Strain Tuning of Individual Atomic Tunneling Systems Detected by a Superconducting Qubit

Science  12 Oct 2012:
Vol. 338, Issue 6104, pp. 232-234
DOI: 10.1126/science.1226487

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Bend to Straighten

At low temperatures, the behavior of disordered solids, such as glasses, deviates from that of ordered crystals. The deviations may stem from the ability of some atomic entities to tunnel between two sites of almost identical energy, forming two low-energy states; such two-level systems (TLSs) are also thought to be a major contributor to the decoherence of superconducting qubits. Grabovskij et al. (p. 232) used mechanical strain to control the splitting between the energy levels of TLSs formed in the disordered barrier of the Josephson junction in a superconducting qubit. For some of the detected TLSs, the splitting exhibited the predicted minimum as a function of strain, verifying the TLS model of disordered solids.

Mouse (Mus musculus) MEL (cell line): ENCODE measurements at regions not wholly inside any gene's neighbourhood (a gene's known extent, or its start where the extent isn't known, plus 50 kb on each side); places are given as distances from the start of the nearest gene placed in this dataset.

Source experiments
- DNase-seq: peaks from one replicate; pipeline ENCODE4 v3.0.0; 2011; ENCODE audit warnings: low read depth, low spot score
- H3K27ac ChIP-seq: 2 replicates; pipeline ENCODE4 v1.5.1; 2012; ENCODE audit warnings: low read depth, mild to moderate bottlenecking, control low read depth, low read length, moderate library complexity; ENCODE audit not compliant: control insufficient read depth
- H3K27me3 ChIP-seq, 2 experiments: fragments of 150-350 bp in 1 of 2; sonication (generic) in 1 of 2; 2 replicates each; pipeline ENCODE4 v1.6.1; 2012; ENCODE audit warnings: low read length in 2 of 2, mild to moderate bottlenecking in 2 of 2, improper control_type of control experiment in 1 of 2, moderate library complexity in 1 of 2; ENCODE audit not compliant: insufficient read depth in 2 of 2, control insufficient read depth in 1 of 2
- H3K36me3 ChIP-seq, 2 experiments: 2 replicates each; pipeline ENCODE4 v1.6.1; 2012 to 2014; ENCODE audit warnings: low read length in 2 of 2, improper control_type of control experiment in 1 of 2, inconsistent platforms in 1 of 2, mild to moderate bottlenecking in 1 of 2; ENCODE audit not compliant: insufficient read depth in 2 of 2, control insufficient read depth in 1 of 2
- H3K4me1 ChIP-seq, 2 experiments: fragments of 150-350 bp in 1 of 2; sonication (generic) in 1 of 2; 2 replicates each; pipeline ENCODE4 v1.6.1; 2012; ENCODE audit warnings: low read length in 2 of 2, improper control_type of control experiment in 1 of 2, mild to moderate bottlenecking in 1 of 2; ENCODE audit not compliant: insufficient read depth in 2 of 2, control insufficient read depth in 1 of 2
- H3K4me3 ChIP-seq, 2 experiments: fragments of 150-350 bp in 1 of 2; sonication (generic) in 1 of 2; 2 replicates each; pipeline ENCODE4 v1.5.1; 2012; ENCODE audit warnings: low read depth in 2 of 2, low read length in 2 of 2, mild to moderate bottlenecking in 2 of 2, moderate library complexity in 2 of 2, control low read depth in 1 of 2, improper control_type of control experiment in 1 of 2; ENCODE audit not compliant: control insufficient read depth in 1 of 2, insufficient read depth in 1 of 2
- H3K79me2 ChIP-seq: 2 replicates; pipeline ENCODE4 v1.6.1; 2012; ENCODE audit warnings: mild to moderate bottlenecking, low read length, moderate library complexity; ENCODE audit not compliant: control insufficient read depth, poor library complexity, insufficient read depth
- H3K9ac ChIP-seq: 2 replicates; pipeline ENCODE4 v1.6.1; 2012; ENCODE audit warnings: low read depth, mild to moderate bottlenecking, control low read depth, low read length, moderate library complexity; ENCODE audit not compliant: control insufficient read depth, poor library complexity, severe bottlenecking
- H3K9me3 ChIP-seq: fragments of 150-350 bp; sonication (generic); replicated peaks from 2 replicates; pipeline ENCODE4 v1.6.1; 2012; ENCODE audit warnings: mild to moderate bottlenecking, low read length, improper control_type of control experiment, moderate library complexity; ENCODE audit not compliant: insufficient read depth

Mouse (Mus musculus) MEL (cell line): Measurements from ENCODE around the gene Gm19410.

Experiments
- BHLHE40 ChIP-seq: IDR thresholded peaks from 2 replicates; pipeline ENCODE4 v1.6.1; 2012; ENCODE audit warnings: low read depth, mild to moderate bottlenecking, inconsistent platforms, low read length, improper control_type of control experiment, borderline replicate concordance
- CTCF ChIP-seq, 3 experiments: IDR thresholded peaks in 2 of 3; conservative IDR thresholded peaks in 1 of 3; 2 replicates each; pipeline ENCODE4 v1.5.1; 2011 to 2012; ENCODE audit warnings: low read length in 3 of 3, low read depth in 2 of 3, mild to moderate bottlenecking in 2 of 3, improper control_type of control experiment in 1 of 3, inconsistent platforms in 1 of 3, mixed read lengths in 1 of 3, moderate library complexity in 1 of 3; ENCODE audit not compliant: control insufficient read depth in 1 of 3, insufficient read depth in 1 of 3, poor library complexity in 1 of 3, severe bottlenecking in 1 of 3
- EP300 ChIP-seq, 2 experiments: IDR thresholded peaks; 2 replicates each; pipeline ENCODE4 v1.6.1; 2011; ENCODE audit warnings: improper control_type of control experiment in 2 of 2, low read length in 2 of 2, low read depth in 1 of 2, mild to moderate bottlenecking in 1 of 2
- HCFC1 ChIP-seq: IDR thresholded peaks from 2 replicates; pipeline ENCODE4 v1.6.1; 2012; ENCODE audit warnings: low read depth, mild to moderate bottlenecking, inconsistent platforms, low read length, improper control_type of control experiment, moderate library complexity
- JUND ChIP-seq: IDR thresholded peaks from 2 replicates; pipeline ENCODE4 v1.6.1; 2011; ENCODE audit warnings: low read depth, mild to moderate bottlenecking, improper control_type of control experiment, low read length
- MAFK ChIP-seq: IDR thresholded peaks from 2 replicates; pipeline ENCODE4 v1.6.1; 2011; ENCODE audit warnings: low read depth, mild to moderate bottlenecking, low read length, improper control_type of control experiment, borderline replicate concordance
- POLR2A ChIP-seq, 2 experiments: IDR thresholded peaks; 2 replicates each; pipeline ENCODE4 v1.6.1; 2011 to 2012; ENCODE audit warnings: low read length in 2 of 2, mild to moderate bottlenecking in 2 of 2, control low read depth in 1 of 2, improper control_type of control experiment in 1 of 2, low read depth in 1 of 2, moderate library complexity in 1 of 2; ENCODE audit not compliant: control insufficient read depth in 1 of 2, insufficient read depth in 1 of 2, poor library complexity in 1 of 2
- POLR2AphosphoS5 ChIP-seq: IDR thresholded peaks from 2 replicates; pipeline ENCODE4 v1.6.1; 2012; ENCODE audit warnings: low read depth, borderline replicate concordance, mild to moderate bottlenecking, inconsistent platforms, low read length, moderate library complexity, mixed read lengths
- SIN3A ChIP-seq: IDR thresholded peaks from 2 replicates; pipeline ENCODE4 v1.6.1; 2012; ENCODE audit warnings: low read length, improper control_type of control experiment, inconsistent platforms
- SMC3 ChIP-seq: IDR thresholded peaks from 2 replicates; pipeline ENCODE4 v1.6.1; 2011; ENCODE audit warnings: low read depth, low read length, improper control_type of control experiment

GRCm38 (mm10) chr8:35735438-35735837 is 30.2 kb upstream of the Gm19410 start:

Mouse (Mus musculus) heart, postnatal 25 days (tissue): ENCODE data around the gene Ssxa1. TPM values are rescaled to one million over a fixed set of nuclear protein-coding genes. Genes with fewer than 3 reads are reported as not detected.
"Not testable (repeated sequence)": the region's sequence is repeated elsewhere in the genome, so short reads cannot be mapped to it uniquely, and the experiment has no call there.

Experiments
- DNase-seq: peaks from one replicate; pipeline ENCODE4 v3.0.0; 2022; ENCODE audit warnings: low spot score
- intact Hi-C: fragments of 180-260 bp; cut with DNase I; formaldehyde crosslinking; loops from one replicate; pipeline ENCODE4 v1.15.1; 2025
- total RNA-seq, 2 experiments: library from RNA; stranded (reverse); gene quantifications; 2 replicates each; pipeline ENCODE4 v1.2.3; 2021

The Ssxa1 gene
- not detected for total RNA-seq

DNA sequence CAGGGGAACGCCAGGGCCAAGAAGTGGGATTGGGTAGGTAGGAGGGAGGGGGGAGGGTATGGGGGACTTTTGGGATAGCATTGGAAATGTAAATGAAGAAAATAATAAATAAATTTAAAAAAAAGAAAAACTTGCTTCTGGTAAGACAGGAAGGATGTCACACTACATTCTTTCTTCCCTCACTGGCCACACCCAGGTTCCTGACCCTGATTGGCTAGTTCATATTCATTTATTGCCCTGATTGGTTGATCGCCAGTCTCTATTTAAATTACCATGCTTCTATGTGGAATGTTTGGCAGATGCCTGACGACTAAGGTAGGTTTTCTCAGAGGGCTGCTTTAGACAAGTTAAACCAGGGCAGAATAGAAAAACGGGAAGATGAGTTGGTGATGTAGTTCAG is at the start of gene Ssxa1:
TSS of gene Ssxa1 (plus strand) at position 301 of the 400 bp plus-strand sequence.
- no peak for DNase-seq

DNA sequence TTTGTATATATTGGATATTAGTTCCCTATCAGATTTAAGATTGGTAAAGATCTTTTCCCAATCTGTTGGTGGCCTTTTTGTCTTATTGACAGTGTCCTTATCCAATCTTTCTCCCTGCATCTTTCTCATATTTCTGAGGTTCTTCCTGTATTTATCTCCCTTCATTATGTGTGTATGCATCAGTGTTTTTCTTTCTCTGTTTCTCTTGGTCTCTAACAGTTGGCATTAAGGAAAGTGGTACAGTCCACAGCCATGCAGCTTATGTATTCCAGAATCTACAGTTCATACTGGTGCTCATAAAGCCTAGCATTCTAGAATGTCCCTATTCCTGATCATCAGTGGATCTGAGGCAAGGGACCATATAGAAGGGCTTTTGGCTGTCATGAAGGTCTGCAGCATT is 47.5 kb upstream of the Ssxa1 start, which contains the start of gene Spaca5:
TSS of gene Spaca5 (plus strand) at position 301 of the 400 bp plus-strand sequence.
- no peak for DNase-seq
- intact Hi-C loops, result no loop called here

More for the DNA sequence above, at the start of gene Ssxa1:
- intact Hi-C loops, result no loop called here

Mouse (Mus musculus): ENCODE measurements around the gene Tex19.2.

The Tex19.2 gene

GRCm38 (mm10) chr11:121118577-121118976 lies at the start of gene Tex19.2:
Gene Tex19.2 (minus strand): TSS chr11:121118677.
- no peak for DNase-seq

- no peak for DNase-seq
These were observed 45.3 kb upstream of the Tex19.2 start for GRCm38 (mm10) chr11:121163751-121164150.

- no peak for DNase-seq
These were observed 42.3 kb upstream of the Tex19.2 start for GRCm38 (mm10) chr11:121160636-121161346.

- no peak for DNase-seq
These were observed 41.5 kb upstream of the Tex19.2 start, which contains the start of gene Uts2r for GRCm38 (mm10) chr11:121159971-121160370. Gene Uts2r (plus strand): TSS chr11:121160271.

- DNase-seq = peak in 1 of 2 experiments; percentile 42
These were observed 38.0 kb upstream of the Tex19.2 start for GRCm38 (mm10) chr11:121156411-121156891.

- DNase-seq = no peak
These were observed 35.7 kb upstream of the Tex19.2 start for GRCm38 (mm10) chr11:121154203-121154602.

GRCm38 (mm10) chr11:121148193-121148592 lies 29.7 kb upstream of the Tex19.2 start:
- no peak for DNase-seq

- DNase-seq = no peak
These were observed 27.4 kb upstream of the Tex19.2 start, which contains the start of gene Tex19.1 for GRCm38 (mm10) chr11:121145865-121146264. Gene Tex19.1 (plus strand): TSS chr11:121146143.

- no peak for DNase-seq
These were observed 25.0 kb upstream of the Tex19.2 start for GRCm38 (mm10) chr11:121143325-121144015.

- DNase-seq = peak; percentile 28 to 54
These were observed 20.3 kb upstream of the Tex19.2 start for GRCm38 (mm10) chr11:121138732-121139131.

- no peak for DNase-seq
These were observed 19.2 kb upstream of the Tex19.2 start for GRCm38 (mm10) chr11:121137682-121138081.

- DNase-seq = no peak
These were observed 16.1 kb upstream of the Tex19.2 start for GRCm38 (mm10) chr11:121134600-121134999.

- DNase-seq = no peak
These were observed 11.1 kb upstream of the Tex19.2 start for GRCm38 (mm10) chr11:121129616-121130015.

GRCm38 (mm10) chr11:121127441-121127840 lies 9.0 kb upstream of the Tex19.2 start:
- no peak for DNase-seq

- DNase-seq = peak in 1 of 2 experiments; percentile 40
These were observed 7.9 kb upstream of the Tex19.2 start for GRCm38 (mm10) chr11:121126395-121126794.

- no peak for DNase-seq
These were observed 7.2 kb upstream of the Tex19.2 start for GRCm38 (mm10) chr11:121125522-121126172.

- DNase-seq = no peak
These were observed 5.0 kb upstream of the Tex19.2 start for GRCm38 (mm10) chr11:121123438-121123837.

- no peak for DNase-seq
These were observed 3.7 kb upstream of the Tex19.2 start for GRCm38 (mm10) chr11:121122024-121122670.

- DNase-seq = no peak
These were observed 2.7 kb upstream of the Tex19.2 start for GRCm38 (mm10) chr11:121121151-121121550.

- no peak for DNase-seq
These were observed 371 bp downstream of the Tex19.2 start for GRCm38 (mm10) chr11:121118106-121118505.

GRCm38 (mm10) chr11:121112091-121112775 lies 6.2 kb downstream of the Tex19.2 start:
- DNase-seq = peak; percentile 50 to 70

In structurally disordered solids, some atoms or small groups of atoms are able to quantum mechanically tunnel between two nearly equivalent sites. These atomic tunneling systems have been identified as the cause of various low-temperature anomalies of bulk glasses and as a source of decoherence of superconducting qubits where they are sparsely present in the disordered oxide barrier of Josephson junctions. We demonstrated experimentally that minute deformation of the oxide barrier changes the energies of the atomic tunneling systems, and we measured these changes by microwave spectroscopy of the superconducting qubit through coherent interactions between these two quantum systems. By measuring the dependence of the energy splitting of atomic tunneling states on external strain, we verify a central hypothesis of the two-level tunneling model for disordered solids.

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